HEALTHY LIVING: 5 things to know about kayak river tours on the Quinnipiac River

HEALTHY LIVING: 5 things to know about kayak river tours on the Quinnipiac River



WALLINGFORD — River Advocates of South Central Connecticut was founded in 2016 with the goal of protecting and promoting the lower Quinnipiac, Mill and West rivers.

As part of the effort, Mary Mushinsky, executive director of River Advocates of South Central Connecticut, trains interns to be river guides and conduct kayak tours for special events or by request. Students ages 15 and older are encouraged to intern or volunteer at local events.

This past week, Mushinsky and four river guides took me kayaking on Community Lake in Wallingford. Kayak and canoe ramps are located on the outer edge of the lake across from the Quinnipiac Trail center pavilion. Here are five things to know about the kayak tours.

1. Safety

“We are a primo safety organization” said Mushinsky, a Wallingford resident and a longtime state representative. 

River guides are trained to properly fit kayakers with life jackets. Kayaking life jackets are slightly shorter than canoe vests and should be buckled, zipped, and worn tightly. The River Advocates have life vests sized for adults and children. 

With adult supervision, children are encouraged to come along on kayak excursions.

2. Workout

Paddling the kayaks requires arm and back strength. The core is also engaged as kayakers keep their center of balance throughout the excursion. Kayakers also must carry the boats down from the trailer to the water. 

“You get a workout, upper body and then your legs get a workout taking the boat in and out” Mushinsky said. 

3. Relax

Mushinsky said the wildlife along the rivers is quite impressive. While on Community Lake recently she saw a bald eagle, an array of herrings and deer. Mushinsky said that as you kayak into the Quinnipiac River entrance hidden on the outskirts of Community Lake, it doesn’t feel like you’re in Wallingford.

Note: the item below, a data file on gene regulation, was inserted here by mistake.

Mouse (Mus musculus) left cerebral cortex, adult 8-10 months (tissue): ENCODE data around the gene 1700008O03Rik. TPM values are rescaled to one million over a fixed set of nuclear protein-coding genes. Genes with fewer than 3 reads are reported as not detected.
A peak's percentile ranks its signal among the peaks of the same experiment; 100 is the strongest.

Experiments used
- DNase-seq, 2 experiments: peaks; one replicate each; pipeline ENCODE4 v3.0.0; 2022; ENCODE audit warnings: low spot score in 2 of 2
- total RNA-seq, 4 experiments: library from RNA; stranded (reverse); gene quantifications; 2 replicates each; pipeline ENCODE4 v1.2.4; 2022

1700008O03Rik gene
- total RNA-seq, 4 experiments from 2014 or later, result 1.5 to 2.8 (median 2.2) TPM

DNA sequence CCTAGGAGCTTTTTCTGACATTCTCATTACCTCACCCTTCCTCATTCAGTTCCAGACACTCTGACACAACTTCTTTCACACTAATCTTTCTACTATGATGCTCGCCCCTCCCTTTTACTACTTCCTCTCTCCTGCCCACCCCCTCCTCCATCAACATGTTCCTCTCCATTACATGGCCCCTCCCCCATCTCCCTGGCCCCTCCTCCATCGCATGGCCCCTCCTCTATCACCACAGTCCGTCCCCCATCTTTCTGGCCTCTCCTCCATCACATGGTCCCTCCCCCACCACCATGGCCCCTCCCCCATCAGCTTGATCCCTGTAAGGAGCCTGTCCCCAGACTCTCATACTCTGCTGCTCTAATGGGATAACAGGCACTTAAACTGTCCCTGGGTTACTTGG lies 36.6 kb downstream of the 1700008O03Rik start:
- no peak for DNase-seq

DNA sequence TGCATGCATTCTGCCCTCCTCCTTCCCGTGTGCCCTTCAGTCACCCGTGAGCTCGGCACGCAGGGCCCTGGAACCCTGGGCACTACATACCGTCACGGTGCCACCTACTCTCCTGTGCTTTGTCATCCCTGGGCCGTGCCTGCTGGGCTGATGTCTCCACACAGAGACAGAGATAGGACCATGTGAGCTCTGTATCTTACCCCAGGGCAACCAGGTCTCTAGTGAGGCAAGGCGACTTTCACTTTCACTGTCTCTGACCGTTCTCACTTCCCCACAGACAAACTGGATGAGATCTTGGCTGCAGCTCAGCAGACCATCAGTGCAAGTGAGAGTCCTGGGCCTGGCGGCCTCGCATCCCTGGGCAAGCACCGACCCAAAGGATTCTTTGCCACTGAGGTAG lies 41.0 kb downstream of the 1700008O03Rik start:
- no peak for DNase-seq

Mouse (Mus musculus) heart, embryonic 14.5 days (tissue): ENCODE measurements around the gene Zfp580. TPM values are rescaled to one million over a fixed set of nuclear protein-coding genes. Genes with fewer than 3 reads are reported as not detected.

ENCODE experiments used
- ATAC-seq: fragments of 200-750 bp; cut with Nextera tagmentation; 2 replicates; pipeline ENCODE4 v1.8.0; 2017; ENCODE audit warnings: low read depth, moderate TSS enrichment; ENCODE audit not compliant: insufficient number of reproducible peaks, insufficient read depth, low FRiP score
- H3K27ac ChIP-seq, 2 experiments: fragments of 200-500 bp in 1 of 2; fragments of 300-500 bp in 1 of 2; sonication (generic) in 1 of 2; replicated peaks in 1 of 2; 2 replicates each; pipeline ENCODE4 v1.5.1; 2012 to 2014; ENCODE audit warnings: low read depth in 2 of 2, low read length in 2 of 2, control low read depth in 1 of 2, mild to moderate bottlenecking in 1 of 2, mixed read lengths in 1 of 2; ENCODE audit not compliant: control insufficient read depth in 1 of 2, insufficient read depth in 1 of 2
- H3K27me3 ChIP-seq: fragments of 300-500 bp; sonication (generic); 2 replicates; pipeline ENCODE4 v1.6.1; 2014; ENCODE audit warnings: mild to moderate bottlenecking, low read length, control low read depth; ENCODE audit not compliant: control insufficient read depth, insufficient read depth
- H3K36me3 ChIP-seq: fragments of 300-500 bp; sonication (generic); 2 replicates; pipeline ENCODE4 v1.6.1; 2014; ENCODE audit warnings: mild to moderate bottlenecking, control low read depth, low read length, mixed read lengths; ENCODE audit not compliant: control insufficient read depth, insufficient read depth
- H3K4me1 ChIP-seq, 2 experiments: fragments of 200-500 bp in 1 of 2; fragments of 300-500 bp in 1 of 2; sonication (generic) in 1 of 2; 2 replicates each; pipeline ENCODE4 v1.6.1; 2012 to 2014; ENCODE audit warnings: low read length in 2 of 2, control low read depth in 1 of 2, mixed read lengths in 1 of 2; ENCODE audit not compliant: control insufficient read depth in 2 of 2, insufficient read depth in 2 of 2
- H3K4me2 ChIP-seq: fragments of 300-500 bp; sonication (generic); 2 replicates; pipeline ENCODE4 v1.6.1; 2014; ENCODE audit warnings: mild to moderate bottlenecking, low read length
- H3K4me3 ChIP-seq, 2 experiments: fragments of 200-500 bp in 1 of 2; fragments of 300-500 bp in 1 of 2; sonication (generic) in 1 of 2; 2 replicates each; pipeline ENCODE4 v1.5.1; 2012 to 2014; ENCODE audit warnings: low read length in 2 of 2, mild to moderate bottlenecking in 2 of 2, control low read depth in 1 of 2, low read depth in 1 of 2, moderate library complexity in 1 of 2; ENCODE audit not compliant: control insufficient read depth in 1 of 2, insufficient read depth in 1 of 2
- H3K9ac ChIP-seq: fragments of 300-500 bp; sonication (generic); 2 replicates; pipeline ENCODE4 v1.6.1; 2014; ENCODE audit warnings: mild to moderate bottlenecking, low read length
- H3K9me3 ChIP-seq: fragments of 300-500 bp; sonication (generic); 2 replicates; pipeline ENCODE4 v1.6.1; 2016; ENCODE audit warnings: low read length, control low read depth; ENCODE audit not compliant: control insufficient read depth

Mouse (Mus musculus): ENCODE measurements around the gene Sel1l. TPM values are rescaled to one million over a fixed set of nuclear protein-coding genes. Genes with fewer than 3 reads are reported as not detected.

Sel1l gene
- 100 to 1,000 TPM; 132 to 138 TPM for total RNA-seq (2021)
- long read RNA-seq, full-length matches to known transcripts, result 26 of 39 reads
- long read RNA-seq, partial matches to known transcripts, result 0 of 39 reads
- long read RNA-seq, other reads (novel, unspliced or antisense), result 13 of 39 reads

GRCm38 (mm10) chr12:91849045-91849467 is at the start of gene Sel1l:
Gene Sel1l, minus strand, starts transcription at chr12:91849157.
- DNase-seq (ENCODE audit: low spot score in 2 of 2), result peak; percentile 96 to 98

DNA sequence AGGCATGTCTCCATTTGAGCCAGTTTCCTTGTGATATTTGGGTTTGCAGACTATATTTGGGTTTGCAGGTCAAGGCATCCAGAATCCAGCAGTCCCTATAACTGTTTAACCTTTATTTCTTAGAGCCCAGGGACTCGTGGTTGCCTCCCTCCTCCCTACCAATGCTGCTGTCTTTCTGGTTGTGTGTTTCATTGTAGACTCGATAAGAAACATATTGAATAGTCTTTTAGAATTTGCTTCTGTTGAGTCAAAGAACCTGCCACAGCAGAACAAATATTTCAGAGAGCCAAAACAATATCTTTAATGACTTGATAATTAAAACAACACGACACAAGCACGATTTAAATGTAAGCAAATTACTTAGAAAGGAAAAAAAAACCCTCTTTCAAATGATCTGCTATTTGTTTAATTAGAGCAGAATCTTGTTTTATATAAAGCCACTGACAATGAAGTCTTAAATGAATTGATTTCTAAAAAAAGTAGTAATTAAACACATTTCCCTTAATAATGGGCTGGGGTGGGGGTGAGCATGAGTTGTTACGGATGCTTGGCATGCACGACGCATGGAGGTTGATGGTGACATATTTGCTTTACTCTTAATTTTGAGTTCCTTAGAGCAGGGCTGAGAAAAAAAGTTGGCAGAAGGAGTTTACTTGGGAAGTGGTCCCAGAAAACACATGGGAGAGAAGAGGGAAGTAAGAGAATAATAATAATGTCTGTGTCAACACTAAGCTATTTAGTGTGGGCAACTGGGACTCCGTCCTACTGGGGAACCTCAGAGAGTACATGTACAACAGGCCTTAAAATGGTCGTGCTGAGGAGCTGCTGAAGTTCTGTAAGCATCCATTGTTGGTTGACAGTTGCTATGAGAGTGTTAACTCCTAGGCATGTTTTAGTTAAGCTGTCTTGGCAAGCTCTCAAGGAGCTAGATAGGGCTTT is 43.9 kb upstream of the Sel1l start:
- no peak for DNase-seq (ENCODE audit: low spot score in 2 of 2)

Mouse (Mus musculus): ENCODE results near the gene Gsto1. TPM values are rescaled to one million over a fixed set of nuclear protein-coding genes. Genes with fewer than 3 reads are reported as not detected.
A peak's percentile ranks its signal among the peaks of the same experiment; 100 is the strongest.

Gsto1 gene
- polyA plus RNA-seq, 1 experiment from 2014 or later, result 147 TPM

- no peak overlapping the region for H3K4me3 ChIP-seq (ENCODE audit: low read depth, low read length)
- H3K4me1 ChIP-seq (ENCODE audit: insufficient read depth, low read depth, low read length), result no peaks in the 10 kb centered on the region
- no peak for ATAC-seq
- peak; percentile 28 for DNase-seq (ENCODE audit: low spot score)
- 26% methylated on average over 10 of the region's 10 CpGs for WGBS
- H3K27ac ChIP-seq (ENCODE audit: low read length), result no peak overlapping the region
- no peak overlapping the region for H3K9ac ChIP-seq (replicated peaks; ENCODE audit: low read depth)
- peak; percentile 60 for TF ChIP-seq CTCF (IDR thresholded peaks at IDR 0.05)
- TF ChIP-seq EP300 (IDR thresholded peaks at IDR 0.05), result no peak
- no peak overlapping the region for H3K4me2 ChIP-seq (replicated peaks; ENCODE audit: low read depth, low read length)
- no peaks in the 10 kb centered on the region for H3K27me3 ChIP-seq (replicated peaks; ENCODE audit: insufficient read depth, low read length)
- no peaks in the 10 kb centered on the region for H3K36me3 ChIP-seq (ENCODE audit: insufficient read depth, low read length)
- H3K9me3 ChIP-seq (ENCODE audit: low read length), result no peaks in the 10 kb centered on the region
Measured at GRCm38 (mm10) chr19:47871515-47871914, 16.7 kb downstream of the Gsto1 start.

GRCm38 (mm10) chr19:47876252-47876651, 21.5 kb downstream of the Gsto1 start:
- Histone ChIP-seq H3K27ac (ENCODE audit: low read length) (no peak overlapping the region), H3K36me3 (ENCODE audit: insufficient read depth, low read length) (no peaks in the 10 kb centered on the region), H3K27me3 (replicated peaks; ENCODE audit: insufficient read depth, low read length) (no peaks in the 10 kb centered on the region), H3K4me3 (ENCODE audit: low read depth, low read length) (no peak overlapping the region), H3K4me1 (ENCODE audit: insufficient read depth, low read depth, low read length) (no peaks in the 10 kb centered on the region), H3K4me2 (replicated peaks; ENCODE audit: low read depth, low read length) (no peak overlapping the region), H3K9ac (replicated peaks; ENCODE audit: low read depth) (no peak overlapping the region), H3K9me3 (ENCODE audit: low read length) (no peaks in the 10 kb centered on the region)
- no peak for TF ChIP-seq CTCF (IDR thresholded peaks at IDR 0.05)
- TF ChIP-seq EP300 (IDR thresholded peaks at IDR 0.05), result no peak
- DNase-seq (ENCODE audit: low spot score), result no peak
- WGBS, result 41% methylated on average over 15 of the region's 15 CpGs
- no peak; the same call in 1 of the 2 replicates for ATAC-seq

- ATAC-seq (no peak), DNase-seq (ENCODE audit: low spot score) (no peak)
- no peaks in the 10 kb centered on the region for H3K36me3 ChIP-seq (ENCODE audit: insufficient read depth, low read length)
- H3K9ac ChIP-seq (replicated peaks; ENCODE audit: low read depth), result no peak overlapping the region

Thick greenery filled the narrow opening into the river almost completely enveloping the kayaks. 

“It’s just very peaceful and relaxing” said Mushinsky. 

4. What to bring

Mushinsky and the river guides come prepared for river tours with kayaks, paddles, life jackets, and whistles. It’s recommended that kayakers bring extra water, hats, and waterproof bags for electronics. Sunscreen and floating straps for eyeglasses are also essential items.

The life vests have zipper pockets to hold car keys and other small belongings. 

5. Upcoming event

The River Advocates of South Central Connecticut will be participating in Wallingford Community Day on Aug. 24. The event, held at Community Lake, features outdoor activities, games, and music. There will be a movie showing at night in the pavilion. 

Wallingford Health Department and Coalition for a Better Wallingford are among the many supporters of this event. 

“We want to encourage people to come…so that we can introduce people to the river in a safe manner” said Mushinsky.

For more information about the River Advocates of South Central Connecticut tours and events, visit https://www.riveradvocatesscct.org/.

Kristen Dearborn is a Wallingford native, NASM certified personal trainer and author of the blog dearfitkris– https://dearfitkris.com/

An earlier version of this story said Mushinsky was executive director of the Quinnipiac River Watershed Association. She has left that position. It also reported that Mushinsky had recently seen a bald eagle’s nest at Community Lake. She spotted a bald eagle but no nest in the area.  


Advertisement